In reviewing agency action, the court may set aside the action only if it is "arbitrary, capricious, an abuse of discretion, or otherwise not in accordance with law." 5 U.S.C. § 706(2)(A) of the Administrative Procedure Act. This is an "exceedingly deferential" standard, Fund for Animals v. Rice, 85 F.3d 535, 541 (11th Cir. 1996), such that a court's role is only "to ensure that the agency came to a rational conclusion, not to conduct its own investigation and substitute its own judgment for the administrative agency's decision." Sierra Club v. Van Antwerp, 526 F.3d 1353, 1360 (11th Cir. 2008) (citation and internal quotation marks omitted). Agency action may be set aside only "for substantial procedural or substantive reasons as mandated by statute, not simply because the court is unhappy with the result reached." Citizens for Smart Growth v. Secyy of the Dep't of Transp., 669 F.3d 1203, 1210 (11th Cir. 2012) (quoting Fund for Animals, 85 F.3d at 541-42); see also Nat Res. Def Council v. Nat'l Park Serv., 250 F.Supp.3d 1260, 1283 (M.D. Fla. 2017) (noting "[t]his standard of review provides a court with the least latitude in finding grounds for reversal"). Particular deference is due when an agency "is making predictions, within its area of special expertise, at the frontiers of science," and thus a "court must generally be at its most deferential" in such instances. Defs. of Wildlife v. Bureau of Ocean Energy Mgmt., 684 F.3d 1242, 1248-49 (11th Cir. 2012) (citation omitted). As long as the record supports the agency's decision, that decision should be upheld even if the record could support alternative findings. Ark. v. Ok/a., 503 U.S. 91, 112-13 (1992). However, the "failure of an agency to comply with its own regulations constitutes arbitrary and capricious conduct," and "courts must overturn agency actions which do not scrupulously follow the regulations and procedures promulgated by the agency itself." Simmons v. Block 782 F.2d 1545, 1549-1550 (11th Cir. 1986) (citations omitted) (affirming decision to set aside agency action as arbitrary and capricious where agency "followed neither course of action specified in the regulations"). The party challenging the agency action bears the burden of proof. See, e.g., Nat. Res. Def Council, 250 F.Supp.3d at 1283 (citing Druid Hills Civic Ass'n v. Fed. Highway Admin., 772 F.2d 700, 709 n.9 (11th Cir. 1985)).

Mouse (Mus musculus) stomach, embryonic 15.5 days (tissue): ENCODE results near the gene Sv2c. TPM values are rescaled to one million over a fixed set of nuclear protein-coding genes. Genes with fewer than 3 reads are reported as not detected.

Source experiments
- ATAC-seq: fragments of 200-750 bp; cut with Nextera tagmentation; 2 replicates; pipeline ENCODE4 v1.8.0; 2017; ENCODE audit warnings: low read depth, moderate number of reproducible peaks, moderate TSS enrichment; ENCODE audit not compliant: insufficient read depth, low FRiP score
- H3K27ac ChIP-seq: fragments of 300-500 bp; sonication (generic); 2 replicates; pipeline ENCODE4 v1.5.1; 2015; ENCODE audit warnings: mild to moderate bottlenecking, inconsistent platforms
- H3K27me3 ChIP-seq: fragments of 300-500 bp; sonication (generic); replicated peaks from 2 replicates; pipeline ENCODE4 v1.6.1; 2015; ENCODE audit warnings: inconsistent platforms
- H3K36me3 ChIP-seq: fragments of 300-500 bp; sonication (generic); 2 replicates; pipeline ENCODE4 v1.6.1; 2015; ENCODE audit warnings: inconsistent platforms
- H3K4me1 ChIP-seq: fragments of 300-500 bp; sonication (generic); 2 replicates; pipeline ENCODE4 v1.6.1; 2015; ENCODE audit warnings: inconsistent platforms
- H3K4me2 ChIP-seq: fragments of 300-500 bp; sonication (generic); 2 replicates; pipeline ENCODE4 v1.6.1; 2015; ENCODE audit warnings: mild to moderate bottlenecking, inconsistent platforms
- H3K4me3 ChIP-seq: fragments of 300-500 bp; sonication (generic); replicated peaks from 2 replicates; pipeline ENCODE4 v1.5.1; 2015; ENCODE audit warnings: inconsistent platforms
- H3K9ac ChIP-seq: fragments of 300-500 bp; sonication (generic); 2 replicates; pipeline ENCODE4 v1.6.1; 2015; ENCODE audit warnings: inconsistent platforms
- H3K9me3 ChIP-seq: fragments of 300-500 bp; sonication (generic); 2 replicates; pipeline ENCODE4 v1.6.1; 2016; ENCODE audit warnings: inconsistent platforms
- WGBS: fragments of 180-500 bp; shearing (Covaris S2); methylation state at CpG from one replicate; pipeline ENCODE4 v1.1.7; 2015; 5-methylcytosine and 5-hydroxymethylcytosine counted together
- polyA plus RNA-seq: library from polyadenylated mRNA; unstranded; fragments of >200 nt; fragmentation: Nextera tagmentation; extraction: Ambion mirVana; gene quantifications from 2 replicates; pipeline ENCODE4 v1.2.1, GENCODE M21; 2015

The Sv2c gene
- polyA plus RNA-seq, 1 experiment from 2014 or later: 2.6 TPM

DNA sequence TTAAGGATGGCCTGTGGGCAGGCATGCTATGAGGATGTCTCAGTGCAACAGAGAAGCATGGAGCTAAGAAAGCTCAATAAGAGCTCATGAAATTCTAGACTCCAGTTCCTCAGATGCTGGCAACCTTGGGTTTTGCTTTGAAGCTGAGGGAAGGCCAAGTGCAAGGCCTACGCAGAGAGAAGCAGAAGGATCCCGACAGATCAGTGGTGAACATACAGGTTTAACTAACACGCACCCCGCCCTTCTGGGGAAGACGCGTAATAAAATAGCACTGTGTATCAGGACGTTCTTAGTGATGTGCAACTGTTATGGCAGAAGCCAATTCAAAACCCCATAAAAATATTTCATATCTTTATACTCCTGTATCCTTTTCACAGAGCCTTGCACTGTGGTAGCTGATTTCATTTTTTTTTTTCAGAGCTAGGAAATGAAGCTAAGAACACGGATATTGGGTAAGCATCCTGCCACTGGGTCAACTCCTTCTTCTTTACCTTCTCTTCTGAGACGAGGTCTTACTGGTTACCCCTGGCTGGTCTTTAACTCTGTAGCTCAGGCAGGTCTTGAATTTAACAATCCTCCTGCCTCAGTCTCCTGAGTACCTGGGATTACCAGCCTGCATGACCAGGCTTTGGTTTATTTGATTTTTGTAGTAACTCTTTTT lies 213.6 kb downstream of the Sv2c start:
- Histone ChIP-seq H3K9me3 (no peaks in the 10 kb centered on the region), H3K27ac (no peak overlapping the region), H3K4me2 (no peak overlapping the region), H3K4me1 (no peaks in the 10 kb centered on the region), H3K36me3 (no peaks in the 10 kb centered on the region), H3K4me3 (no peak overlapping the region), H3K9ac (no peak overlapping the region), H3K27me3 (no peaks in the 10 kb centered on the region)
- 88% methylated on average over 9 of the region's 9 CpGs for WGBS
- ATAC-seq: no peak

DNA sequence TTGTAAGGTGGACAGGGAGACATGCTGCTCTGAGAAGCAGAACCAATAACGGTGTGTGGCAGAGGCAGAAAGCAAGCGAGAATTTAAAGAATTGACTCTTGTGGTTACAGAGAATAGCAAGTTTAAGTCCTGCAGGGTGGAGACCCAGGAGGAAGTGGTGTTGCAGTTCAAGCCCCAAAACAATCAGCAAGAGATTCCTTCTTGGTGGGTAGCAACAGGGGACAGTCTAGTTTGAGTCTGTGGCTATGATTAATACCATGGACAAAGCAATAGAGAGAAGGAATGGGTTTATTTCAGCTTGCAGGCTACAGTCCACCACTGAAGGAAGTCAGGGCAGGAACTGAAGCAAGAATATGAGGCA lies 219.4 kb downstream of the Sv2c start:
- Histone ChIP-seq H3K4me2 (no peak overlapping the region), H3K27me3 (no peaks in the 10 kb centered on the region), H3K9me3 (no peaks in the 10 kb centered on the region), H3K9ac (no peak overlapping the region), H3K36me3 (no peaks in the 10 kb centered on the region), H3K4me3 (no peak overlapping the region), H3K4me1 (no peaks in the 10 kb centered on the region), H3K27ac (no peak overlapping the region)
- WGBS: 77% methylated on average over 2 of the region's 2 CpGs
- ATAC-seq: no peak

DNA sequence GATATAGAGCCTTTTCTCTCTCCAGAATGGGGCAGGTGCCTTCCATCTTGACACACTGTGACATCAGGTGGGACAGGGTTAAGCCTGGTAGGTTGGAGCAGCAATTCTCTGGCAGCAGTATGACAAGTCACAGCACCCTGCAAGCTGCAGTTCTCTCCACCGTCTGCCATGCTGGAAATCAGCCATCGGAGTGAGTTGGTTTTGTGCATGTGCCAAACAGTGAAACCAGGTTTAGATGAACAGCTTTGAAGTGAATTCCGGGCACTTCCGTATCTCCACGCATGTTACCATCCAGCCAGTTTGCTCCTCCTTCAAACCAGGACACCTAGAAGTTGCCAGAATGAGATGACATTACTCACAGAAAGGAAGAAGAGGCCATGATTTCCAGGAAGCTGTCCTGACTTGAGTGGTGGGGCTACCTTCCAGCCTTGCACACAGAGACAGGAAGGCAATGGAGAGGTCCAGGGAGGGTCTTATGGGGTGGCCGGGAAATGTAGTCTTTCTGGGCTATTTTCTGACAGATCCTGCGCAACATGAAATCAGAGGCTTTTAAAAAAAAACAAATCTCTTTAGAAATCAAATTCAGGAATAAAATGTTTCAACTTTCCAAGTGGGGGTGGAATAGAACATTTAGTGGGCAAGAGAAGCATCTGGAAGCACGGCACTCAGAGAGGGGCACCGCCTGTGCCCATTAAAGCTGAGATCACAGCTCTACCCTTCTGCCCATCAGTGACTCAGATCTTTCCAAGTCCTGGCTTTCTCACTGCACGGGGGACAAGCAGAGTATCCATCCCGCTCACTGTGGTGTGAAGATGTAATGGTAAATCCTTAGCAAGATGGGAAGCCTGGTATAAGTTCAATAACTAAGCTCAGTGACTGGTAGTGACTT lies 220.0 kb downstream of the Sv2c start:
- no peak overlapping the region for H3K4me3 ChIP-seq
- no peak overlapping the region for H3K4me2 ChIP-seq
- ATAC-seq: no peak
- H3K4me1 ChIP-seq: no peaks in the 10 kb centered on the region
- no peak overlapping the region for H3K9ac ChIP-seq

III. Discussion

         A. Plaintiffs' ESA Claim

         As an initial matter, there is a question as to whether Plaintiffs followed the proper procedure in adding their claim under the ESA. A citizen may not commence an action under the ESA "prior to sixty days after written notice . . . has been given" to the Secretary of the Interior "and to any alleged violator." 16 U.S.C. § 1540(g)(2)(A)(i) (2012). Courts have interpreted this provision strictly to ensure that all parties have "an opportunity to resolve the dispute and take any necessary corrective measures before a resort to the courts." Waterkeeper Alliance v. U.S. Dep't of Def., 271 F.3d 21, 29 (1st Cir. 2001); see S.W. Ctr for Biological Diversity v. U.S. Bureau of Reclamation, 143 F.3d 515, 520 (9th Cir. 1998) ("A failure to strictly comply with the notice requirement acts as an absolute bar to bringing suit under the ESA."); see also Nat'l Parks & Conservation Ass'n Inc. v. TVA, 502 F.3d 1316, 1329 (11th Cir. 2007) (discussing a similar notice provision under the CWA). The "requirement is jurisdictional, "[10] and non-compliance warrants dismissal of the case. Alabama v. U.S. Army Corps of Eng'rs, 441 F.Supp.2d 1123, 1129 (N.D. Ala. 2006) (citing Sw. Ctr for Biological Diversity, 143 F.3d at 520 and Marbled Murrelet v. Babbitt, 83 F.3d 1068, 1072 (9th Cir. 1996)); see also Save the Yaak Comm. v. Block, 840 F.2d 714, 721 (9th Cir. 1988) ("[The ESA's] notice requirement is jurisdictional . . . .").[11]